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Fishing articles by Jason Mitchell on Walleyes Inc. Your one stop internet fishing source
Water Temperature and Walleyes
By Jason Mitchell
Editor's note: The author, Jason Mitchell earned a reputation as a legendary guide on North Dakota’s Devils Lake before hosting the television show, Jason Mitchell Outdoors. More information on this popular television can be found at
Factors like water temperature and wind seem increasingly important during spring. Often, the most important piece of equipment is a temperature gauge as activity often revolves around water temperature. A temperature gauge also enables an angler to gauge the influence of wind. Water temperature is relative in the sense that there is no magic water temperature to find. Rather an observation of where warmer pools of water are located within a system.

Some locations just heat up better during the spring and this difference in temperature often seems to hold and attract fish. Many of the most productive spots we find are bays within bays within bays… small protected coves that are shallow and protected from the fluctuations of the main basins. These protected pockets will tend to warm up regardless of wind direction. Dark bottoms tend to warm up even more and some of these protected spots might only be five or six feet deep but these shallow spots can and will hold a lot of walleyes.

A general rule of thumb is that the fishing typically gets better in these locations during stable weather. As long as the water temperature continues to rise, these spots get more consistent to a point. Also early in the year, afternoons and early evenings are sometimes better as the water temperature jumps a few degrees during the day. Typically, a falling temperature often slows the bite. Triggers that might cool the water include changes in wind direction where cooler water gets pushed into the location from a cooler part of the lake, cold fronts or cloud cover. The fishing can still be good but anglers typically have to make some adjustments.

When the water temperature is stable or rising, pitching crank baits or swim baits is extremely effective. Both crank baits and swim baits allow anglers to cover some water looking for the active fish. “Go to” lures that we have caught a lot of walleyes on across Minnesota and the Dakotas include the Salmo Hornet and the Northland Slurpee Swim Shad. I like to switch back and forth between the plastic swim bait and the crank bait. Often starting with the crank bait as the lure can be worked faster but we can often pick up a few more fish with the swim bait as it touches different parts of the water column and can be worked slightly slower and different to trigger a few extra fish.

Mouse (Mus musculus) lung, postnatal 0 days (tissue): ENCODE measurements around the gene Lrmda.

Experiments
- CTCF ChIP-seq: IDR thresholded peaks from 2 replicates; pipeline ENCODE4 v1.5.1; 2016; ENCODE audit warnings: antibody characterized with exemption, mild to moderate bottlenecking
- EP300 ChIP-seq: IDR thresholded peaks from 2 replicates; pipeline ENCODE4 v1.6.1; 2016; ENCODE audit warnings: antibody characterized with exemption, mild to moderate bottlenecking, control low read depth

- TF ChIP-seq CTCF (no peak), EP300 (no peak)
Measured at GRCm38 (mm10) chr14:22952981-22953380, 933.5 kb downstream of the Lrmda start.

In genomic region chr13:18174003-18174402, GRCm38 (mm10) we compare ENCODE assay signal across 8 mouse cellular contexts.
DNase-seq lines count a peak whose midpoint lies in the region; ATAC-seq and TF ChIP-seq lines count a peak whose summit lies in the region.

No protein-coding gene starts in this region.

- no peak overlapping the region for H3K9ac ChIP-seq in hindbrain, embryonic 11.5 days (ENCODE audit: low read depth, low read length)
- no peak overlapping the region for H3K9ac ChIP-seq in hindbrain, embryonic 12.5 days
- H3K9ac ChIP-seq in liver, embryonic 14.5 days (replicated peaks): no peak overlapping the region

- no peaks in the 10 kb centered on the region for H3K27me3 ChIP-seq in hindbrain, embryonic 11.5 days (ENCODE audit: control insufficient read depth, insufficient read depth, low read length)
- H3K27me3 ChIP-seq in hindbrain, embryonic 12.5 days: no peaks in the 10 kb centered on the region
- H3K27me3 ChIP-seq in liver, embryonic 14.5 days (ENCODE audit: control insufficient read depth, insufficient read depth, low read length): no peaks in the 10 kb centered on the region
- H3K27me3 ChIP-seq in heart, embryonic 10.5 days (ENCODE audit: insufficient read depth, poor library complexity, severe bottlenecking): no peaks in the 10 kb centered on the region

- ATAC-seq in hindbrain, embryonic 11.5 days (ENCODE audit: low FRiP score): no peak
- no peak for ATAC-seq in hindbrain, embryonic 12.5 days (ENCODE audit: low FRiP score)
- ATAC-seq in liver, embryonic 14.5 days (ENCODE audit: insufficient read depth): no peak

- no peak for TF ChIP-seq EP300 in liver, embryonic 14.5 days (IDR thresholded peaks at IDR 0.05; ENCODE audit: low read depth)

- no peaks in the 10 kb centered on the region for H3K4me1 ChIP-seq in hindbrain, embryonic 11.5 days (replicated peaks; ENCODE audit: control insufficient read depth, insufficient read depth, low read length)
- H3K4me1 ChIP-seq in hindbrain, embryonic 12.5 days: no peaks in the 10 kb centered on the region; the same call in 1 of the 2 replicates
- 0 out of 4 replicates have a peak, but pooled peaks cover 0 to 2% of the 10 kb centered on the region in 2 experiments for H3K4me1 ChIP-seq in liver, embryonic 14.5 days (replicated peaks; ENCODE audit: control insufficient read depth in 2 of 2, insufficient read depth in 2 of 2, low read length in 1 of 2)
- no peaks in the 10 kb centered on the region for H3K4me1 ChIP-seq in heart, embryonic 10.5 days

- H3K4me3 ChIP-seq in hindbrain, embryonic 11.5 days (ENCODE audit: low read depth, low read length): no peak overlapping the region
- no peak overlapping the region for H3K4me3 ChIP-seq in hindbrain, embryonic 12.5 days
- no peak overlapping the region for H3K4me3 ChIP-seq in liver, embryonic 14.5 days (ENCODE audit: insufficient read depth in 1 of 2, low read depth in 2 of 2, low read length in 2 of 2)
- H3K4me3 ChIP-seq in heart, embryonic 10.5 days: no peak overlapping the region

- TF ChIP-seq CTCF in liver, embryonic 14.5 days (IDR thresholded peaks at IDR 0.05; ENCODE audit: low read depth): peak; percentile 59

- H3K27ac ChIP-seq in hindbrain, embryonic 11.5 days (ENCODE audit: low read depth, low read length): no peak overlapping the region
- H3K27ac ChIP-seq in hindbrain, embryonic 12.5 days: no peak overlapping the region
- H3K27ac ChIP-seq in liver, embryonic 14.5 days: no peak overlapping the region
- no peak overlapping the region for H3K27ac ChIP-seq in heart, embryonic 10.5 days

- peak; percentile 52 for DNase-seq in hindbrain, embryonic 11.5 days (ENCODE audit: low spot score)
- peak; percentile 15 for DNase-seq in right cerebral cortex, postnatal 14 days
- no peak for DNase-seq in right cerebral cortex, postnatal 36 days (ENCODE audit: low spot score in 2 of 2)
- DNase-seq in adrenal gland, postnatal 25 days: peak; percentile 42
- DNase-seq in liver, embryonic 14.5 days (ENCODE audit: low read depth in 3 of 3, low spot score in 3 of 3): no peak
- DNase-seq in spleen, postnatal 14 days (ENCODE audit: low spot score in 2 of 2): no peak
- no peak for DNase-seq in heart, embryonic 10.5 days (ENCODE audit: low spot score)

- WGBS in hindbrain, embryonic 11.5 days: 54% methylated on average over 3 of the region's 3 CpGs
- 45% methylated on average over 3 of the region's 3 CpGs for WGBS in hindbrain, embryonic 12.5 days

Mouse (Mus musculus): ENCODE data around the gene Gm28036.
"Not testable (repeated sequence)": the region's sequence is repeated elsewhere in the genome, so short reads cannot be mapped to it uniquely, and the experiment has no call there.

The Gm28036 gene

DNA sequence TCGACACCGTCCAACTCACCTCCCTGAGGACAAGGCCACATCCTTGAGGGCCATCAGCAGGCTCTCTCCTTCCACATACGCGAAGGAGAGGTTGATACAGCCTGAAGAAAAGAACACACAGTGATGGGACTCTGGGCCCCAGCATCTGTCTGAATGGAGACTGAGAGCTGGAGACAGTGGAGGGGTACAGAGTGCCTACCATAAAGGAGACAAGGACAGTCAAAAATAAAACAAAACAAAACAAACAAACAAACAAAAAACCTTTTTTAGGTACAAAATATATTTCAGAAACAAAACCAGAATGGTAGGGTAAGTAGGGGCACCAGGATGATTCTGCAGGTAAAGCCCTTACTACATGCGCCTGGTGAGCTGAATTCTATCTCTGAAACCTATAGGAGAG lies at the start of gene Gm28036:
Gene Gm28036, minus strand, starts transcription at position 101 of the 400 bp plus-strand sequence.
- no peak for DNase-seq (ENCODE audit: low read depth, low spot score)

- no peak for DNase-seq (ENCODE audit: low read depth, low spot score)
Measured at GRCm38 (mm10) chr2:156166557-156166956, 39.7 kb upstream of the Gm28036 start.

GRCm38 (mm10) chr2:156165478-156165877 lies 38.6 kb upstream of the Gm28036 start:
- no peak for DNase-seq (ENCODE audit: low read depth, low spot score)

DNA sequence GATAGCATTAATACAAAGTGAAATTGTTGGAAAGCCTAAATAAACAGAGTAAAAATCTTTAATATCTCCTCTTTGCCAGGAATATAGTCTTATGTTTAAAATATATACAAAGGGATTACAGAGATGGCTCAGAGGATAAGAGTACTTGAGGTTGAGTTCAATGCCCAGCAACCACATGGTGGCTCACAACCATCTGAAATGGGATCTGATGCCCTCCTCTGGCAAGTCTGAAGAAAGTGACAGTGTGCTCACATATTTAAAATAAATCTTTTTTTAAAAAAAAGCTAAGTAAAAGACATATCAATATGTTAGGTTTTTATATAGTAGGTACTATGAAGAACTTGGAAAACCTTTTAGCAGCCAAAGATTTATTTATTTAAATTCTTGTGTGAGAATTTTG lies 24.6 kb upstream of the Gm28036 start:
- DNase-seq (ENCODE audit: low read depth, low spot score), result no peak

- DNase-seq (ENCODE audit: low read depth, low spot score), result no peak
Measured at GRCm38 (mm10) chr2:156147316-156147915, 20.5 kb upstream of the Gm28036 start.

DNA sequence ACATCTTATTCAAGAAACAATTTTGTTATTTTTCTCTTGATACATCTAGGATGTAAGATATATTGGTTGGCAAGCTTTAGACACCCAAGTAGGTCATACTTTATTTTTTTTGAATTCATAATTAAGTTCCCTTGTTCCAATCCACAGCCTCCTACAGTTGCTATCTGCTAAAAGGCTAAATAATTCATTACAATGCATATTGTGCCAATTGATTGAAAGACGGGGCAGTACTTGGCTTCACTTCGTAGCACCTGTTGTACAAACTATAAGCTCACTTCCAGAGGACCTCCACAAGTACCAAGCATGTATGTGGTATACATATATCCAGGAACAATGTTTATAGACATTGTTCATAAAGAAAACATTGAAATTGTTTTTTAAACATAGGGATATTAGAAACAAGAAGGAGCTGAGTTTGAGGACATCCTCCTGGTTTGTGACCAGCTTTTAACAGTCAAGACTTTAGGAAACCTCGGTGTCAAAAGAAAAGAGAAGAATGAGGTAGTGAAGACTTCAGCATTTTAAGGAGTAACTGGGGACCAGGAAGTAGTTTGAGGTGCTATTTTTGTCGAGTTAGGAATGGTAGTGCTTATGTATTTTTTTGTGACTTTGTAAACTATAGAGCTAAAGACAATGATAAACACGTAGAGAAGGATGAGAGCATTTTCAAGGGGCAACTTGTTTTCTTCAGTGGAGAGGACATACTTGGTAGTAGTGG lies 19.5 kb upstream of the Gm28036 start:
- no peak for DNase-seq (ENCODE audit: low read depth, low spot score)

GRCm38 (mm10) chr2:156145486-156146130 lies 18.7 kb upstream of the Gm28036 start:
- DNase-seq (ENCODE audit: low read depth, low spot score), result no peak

Legendary walleye angler, Jason Mitchell believes that swim baits like the Northland Slurpee Swim Shad are very effective early in the year

From our experiences, crashing water temperatures usually require a change in tactics. The best is to move or avoid the dropping temp. Find a pocket of water somewhere that was spared. If that is not possible, a few changes are usually required on the presentation. Lures can still be effective, especially for finding fish but longer casts often work better as turned off fish often follow the lure longer before hitting. Live bait in combination with sit and wait presentations can sometimes shine. Live bait rigs or slip bobbers for example will still trigger fish. Camping out on the sweet spots and waiting for fish to move through can be a good strategy. When things do get tough, go where you know there are fish and work it long and hard. We often anchor up on the best locations.

Wind can also play a significant role in walleye location but the reasons aren’t so simple. The old cliché about following the windy shoreline is only right about half the time… so there are no hard rules. Let me explain. If wind is pushing warm water into an area and there are already fish present, wind will often turn the spot on, turnkey. Wind can also muddy up the water, crash the water temperature and basically ruin a good bite so we sometimes find the fish out of the wind, focusing on the calm side of the lake. Often as well, we might be more successful fishing “yesterday’s wind” as a hard blow from a certain direction from a few days previous might be the ticket after the fact. Sometimes wind doesn’t make a spot good that day… but it can turn the spot on a few days down the road. Often as well, we might not find walleyes right up in the chop of a real hard wind. A good starting point for shallow fish seems to be “double the height of the wave.” In two foot waves, try four feet of water. This general rule of thumb seems to work really well for us early in the season. In other words, we seldom find walleyes in one or two feet of water if four foot waves are crashing on shore. The only exception I have ever seen is big fish.

Catching walleyes on many natural lakes early in the season often comes down to small subtle factors and variables. More often than not, location usually boils down to the relationship between wind and water temperature.


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